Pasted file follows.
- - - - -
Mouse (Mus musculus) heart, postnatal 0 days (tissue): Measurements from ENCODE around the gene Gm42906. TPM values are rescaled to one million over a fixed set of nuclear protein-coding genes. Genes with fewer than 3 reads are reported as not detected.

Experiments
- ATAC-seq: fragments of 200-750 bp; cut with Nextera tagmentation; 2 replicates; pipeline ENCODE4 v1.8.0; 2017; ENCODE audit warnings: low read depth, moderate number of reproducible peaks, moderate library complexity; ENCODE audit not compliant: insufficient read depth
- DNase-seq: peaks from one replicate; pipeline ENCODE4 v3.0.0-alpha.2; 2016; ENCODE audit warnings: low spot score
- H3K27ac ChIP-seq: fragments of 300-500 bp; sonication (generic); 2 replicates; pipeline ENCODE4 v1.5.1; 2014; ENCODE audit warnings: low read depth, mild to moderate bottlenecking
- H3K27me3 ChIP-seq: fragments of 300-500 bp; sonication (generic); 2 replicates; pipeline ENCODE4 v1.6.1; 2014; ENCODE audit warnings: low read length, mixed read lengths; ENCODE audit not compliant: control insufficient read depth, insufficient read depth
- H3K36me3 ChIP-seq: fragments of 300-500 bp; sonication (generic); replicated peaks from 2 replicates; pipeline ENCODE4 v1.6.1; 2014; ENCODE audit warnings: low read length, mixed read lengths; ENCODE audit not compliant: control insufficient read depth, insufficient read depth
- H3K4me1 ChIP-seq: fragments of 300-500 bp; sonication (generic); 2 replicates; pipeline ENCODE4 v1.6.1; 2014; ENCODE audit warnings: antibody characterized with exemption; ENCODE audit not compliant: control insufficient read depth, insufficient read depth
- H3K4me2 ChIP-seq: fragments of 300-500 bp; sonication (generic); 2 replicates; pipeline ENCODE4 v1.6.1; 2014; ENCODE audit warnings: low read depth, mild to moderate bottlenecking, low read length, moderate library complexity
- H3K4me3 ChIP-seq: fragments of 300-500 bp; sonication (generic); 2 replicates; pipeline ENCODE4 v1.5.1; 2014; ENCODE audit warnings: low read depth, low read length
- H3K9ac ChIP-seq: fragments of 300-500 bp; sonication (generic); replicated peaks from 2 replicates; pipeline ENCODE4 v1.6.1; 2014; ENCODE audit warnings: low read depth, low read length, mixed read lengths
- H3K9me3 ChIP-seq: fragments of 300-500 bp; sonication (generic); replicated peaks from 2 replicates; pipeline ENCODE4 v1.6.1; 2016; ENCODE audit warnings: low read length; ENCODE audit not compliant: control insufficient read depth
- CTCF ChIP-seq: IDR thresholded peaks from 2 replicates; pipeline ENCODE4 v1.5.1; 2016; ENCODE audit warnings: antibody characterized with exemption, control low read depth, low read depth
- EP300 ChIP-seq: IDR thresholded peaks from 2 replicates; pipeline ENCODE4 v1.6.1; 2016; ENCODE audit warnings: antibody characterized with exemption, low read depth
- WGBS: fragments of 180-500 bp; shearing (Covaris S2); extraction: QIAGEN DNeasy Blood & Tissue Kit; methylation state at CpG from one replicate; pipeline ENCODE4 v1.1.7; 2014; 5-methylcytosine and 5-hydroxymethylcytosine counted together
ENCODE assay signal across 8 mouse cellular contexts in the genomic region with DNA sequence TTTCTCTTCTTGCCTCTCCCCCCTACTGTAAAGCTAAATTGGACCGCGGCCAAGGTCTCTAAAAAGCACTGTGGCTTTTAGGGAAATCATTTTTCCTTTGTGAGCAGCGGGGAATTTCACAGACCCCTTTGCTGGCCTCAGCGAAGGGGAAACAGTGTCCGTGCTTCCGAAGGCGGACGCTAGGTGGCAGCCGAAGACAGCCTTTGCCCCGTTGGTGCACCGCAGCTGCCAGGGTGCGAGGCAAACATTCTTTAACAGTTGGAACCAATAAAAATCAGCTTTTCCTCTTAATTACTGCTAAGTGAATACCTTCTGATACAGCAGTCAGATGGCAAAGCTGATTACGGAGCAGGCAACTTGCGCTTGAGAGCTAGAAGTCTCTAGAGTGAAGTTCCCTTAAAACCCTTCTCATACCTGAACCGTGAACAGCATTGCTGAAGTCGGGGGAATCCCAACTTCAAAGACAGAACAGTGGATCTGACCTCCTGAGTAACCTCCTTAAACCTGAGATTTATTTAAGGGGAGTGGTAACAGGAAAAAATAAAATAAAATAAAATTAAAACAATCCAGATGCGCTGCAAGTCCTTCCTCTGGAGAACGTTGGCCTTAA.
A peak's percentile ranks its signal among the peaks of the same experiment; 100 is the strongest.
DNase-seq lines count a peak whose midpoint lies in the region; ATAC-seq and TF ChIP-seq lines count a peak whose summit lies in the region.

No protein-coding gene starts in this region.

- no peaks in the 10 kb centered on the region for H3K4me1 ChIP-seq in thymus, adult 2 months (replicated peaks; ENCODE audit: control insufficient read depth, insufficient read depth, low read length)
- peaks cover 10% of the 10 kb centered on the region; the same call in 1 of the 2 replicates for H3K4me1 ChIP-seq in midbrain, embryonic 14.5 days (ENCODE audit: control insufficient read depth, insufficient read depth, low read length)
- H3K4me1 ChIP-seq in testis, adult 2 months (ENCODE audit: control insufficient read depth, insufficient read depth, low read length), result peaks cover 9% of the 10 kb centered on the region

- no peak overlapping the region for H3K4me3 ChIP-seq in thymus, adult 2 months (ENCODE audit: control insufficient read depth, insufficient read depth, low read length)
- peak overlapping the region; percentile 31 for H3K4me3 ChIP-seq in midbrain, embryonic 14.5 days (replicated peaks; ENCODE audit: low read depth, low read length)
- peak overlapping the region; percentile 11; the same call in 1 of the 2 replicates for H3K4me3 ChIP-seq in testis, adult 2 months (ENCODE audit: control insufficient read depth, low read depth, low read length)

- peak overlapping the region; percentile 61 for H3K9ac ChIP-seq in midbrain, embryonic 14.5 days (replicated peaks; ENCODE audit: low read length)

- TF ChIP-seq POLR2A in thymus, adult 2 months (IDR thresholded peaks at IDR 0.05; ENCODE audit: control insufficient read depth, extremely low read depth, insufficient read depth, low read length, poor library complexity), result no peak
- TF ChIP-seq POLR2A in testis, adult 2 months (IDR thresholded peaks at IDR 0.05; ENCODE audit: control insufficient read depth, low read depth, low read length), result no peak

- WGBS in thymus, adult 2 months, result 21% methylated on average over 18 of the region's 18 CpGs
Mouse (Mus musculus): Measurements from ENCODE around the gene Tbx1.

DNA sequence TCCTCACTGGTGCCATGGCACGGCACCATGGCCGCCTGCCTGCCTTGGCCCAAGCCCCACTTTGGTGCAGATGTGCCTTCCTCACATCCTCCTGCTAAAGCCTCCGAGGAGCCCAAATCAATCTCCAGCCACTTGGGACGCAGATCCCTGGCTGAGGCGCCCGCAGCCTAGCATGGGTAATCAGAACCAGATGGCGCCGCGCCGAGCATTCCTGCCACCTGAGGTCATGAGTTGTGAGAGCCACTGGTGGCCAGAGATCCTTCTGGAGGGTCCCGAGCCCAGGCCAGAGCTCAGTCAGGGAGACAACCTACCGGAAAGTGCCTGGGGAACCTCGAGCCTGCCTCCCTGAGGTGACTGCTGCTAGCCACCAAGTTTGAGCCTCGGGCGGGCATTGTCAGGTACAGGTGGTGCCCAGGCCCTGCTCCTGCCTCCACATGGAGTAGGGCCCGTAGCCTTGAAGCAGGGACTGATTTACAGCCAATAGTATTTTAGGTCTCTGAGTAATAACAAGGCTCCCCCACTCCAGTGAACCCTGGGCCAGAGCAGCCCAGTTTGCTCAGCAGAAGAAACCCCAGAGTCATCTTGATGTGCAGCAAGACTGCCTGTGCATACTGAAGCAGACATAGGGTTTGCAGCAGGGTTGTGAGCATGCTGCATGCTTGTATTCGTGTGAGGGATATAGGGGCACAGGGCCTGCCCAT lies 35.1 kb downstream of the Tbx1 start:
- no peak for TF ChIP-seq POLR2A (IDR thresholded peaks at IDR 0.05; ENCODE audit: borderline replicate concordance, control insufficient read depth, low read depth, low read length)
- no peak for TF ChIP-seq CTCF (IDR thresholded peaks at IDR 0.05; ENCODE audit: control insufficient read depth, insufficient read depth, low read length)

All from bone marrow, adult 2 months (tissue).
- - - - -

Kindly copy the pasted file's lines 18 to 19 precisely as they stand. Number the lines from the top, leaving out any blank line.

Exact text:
DNase-seq lines count a peak whose midpoint lies in the region; ATAC-seq and TF ChIP-seq lines count a peak whose summit lies in the region.

No protein-coding gene starts in this region.